Washington DC [US], March 13 (ANI): A new research by European Respiratory Journal claims that wearing a face mask during an intense workout is safe for healthy people and could reduce the risk of COVID-19 spreading at indoor gyms.
For the study, researchers carried out detailed testing on breathing, heart activity, and exercise performance in a group of 12 people while they were using an exercise bike with and without a mask.
Although they found differences in some measurements between wearing a mask and not wearing a mask, the researchers noted that none of their results indicated any risk to health.
These results suggested that masks could be worn safely during intense exercise, for example, to reduce COVID-19 transmission between people visiting an indoor gym.
The study was conducted by a team of researchers including Dr Elisabetta Salvioni from Centro Cardiologico Monzino, IRCCS, Milan, Italy, and Dr Massimo Mapelli and Professor Piergiuseppe Agostoni from Centro Cardiologico Monzino and the University of Milan.
Dr Salvioni said, “We know that the main route of transmission for coronavirus is via droplets in the breath and it’s possible that breathing harder during exercise could facilitate transmission, especially indoors. Research suggests that wearing a mask may help prevent the spread of the disease, but there is no clear evidence on whether masks are safe to wear during vigorous exercise.”
To address this question, researchers worked with a group of healthy volunteers made up of six women and six men with an average age of 40. Each person took part in three rounds of exercise tests: once while not wearing a face mask, once wearing a surgical mask (blue, single-use mask), and once wearing a ‘filtering facepiece 2’ or FFP2 mask (white, single-use mask believed to offer slightly better protection than a surgical mask).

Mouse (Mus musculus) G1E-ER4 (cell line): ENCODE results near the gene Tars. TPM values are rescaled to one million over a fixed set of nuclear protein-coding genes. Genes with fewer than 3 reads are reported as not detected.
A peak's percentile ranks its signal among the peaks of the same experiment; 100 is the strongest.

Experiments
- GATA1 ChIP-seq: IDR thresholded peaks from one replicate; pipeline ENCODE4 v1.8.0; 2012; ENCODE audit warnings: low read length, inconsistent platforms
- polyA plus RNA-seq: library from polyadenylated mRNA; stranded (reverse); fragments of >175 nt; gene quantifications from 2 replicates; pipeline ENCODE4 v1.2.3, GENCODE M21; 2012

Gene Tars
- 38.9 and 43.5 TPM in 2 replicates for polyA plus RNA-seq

While the volunteers used an exercise bike, the researchers measured their breathing, heart rate, blood pressure, and the levels of oxygen in their blood.
Results of the tests showed that wearing a face mask had a small effect on the volunteers. For example, there was an average reduction of around 10 per cent in their ability to perform the aerobic exercise (according to their ‘peak VO2’ which is a measurement of their highest possible oxygen uptake).
The results also indicated that this reduction was probably caused by it being slightly harder for the volunteers to breathe in and out through the masks.
Dr Mapelli said, “This reduction is modest and, crucially, it does not suggest a risk to healthy people doing exercise in a face mask, even when they are working to their highest capacity. While we wait for more people to be vaccinated against COIVD-19, this finding could have practical implications in daily life, for example potentially making it safer to open indoor gyms.
“However, we should not assume that the same is true for people with a heart or lung condition. We need to do more research to investigate this question,” he added.
The team is now studying the impact of wearing a face mask while carrying out daily activities, such as climbing the stairs or doing housework, in healthy people and those with heart or lung conditions.
Professor Agostoni added, “COVID-19 has hit our region and our hospital so hard, with devastating effects at a personal, professional and organisational level. Despite that, this was one of many studies carried out with enthusiasm by our young researchers.”
Professor Agostoni further said, “We are particularly proud of this work because it began spontaneously during our free time in the otherwise depressing period of the current pandemic and our findings demonstrate the necessity of clinical research, even during an emergency.”
Professor Sam Bayat from Grenoble University Hospital, France, is Chair of the European Respiratory Society (ERS) Clinical Respiratory Physiology, Exercise, and Functional Imaging Group and was not involved in the research. He said, “There are still gaps in our knowledge of how to limit the spread of COVID-19, but we believe face masks have a role to play and we are becoming accustomed to wearing face masks in public spaces such as shops, trains, and buses.”